A prominent Muslim MP has criticised the government for the "limited progress" it has made in engaging British Muslims nearly one year on from the London bombings.
Sadiq Khan, MP for Tooting, said very few recommendations from the Muslim working groups set up in the wake of the 7/7 attacks had been implemented.
His comments, in a speech on Monday, are followed this morning by a poll revealing that seven per cent of British Muslims believe that suicide attacks on civilians can be justified in some circumstances.
The Populus survey for The Times and ITV News also reveals that more than one in ten believe that the four men who carried out the London bombings should be regarded as martyrs.
In the wake of the bombings, the government set up seven Muslim working groups which reported back in November.
But in a speech to the Fabian Society last night, Mr Khan said these groups feel "let down" by the lack of progress made.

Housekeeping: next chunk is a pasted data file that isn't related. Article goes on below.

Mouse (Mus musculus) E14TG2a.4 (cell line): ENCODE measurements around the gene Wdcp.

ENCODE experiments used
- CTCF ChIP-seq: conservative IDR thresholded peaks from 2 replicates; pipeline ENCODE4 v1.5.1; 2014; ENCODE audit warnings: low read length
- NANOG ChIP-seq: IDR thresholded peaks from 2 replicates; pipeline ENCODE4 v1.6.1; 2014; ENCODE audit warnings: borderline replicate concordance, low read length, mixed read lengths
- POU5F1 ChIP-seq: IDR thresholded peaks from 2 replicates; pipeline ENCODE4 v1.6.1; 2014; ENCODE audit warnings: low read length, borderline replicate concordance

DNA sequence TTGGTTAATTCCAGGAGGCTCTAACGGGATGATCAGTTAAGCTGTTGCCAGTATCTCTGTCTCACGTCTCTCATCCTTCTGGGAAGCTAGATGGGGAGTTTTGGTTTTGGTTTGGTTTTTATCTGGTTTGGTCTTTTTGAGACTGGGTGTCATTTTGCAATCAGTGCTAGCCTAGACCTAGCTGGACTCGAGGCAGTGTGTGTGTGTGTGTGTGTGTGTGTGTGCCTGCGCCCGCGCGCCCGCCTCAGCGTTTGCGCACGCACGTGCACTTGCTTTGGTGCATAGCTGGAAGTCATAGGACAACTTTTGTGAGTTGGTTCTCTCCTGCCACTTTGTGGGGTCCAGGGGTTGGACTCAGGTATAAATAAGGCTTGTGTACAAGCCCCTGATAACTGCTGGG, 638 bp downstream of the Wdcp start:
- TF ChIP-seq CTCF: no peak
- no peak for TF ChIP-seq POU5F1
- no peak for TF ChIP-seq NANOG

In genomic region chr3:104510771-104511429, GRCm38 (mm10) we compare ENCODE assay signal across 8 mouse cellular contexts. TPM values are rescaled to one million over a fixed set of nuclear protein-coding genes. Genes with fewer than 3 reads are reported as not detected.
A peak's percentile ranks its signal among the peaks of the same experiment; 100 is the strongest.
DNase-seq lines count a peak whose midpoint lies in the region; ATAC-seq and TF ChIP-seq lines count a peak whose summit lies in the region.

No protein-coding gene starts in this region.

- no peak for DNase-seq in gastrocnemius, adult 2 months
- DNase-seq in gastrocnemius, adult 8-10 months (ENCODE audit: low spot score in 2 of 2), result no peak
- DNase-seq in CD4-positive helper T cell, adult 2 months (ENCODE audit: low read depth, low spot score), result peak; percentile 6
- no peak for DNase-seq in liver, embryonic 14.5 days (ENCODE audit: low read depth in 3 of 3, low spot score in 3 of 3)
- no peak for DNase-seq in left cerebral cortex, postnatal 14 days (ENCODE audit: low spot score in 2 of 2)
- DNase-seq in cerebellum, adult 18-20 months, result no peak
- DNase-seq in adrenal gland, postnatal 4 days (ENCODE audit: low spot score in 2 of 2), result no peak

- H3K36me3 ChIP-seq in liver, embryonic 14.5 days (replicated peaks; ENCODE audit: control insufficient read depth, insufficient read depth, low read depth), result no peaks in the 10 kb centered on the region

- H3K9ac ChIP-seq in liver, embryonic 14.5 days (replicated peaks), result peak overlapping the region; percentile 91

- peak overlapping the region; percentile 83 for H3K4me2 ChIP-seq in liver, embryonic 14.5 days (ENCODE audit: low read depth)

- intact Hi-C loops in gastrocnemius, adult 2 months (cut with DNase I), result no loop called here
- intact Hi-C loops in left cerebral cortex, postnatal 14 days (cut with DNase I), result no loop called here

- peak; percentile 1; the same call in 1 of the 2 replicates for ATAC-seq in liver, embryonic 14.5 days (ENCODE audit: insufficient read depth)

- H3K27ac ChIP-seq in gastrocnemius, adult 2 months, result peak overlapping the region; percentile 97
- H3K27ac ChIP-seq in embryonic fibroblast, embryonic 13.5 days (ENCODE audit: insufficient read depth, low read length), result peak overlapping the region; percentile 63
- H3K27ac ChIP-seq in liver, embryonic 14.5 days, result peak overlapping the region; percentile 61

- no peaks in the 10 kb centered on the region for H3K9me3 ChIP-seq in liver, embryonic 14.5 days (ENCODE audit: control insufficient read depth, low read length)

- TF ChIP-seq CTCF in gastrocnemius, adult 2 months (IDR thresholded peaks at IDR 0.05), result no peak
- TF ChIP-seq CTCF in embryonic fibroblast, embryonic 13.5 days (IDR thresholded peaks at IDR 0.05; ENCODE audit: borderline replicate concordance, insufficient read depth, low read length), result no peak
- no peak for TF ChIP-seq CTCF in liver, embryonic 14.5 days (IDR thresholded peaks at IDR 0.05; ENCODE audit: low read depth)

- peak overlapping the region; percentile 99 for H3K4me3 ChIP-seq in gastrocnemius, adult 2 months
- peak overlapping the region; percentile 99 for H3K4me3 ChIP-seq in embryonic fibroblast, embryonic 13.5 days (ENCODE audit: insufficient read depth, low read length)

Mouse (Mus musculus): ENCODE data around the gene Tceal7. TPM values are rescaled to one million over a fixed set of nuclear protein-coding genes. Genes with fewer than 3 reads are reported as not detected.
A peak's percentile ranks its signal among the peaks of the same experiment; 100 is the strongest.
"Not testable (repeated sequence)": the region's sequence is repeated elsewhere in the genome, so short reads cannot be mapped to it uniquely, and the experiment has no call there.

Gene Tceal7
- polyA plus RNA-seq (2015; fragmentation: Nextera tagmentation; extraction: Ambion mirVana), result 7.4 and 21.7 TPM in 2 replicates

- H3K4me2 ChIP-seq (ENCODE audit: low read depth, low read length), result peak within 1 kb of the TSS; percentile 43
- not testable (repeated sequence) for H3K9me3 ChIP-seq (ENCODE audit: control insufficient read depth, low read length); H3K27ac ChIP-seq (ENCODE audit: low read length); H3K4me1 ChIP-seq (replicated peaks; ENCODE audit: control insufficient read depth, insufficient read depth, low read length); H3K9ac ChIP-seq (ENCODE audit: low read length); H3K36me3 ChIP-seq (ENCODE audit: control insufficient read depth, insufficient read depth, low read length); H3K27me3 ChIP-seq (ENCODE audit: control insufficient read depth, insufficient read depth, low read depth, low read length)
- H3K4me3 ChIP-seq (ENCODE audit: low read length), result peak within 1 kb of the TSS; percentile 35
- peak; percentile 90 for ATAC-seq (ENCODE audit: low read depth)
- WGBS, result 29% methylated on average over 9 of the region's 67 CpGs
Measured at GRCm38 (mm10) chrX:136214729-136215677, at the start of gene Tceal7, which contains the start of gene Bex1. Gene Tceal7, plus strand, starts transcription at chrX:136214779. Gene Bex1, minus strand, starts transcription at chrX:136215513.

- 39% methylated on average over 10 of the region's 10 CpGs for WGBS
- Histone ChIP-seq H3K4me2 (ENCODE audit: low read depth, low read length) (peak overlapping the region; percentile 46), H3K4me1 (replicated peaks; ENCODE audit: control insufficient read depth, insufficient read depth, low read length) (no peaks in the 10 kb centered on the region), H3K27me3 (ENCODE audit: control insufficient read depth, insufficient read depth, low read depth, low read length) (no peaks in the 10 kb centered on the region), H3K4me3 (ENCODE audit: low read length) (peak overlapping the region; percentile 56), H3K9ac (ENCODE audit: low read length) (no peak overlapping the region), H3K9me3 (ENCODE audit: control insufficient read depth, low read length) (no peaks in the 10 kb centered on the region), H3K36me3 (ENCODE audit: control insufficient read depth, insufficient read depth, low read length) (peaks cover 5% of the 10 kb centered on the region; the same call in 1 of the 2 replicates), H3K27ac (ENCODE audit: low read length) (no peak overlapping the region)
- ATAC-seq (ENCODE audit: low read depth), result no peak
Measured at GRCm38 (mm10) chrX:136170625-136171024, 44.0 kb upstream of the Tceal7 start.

"What happened to all the good ideas? Why hasn't an action plan been drawn up with time lines?
"There has been limited progress but there is an air of despondency. Only three recommendations have been implemented and group members feel let down.
"I worry that the government might become the Duke of York - marching all these talented British Muslims up the hill of consultation and dialogue only to march them down again as very little appears to have changed," he said.
The Muslim working groups, which were chaired by leading community figures, made 64 recommendations in all.
One such recommendation was for a public inquiry, and last night Mr Khan was critical of the decision not to proceed with one.
"A public inquiry into the July 7th bombings could have provided one way to start the public debate which we need. Very few British Muslims, myself included, have been able to understand why government set itself so strongly against this," he said.